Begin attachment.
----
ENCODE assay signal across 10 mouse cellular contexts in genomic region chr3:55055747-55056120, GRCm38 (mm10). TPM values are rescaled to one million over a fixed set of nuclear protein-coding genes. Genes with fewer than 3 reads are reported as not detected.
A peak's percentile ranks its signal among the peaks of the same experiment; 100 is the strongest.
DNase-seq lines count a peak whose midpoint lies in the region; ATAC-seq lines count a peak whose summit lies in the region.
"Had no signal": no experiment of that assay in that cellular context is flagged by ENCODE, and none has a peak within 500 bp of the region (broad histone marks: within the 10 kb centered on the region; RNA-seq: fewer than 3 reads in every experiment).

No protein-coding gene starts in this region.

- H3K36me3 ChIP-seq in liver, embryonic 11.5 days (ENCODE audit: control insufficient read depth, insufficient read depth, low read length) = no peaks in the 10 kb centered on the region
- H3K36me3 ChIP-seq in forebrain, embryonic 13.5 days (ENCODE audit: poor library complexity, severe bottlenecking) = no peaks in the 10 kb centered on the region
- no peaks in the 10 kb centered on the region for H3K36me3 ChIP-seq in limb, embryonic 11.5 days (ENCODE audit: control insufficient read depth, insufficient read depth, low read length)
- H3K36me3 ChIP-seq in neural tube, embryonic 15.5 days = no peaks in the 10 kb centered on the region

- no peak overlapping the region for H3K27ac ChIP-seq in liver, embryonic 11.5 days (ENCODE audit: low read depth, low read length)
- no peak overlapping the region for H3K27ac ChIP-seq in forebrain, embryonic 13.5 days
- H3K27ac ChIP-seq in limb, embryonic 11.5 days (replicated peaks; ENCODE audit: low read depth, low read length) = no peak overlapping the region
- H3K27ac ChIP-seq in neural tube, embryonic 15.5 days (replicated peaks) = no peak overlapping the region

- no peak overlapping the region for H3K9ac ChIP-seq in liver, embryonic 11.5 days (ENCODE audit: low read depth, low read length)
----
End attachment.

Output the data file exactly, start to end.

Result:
ENCODE assay signal across 10 mouse cellular contexts in genomic region chr3:55055747-55056120, GRCm38 (mm10). TPM values are rescaled to one million over a fixed set of nuclear protein-coding genes. Genes with fewer than 3 reads are reported as not detected.
A peak's percentile ranks its signal among the peaks of the same experiment; 100 is the strongest.
DNase-seq lines count a peak whose midpoint lies in the region; ATAC-seq lines count a peak whose summit lies in the region.
"Had no signal": no experiment of that assay in that cellular context is flagged by ENCODE, and none has a peak within 500 bp of the region (broad histone marks: within the 10 kb centered on the region; RNA-seq: fewer than 3 reads in every experiment).

No protein-coding gene starts in this region.

- H3K36me3 ChIP-seq in liver, embryonic 11.5 days (ENCODE audit: control insufficient read depth, insufficient read depth, low read length) = no peaks in the 10 kb centered on the region
- H3K36me3 ChIP-seq in forebrain, embryonic 13.5 days (ENCODE audit: poor library complexity, severe bottlenecking) = no peaks in the 10 kb centered on the region
- no peaks in the 10 kb centered on the region for H3K36me3 ChIP-seq in limb, embryonic 11.5 days (ENCODE audit: control insufficient read depth, insufficient read depth, low read length)
- H3K36me3 ChIP-seq in neural tube, embryonic 15.5 days = no peaks in the 10 kb centered on the region

- no peak overlapping the region for H3K27ac ChIP-seq in liver, embryonic 11.5 days (ENCODE audit: low read depth, low read length)
- no peak overlapping the region for H3K27ac ChIP-seq in forebrain, embryonic 13.5 days
- H3K27ac ChIP-seq in limb, embryonic 11.5 days (replicated peaks; ENCODE audit: low read depth, low read length) = no peak overlapping the region
- H3K27ac ChIP-seq in neural tube, embryonic 15.5 days (replicated peaks) = no peak overlapping the region

- no peak overlapping the region for H3K9ac ChIP-seq in liver, embryonic 11.5 days (ENCODE audit: low read depth, low read length)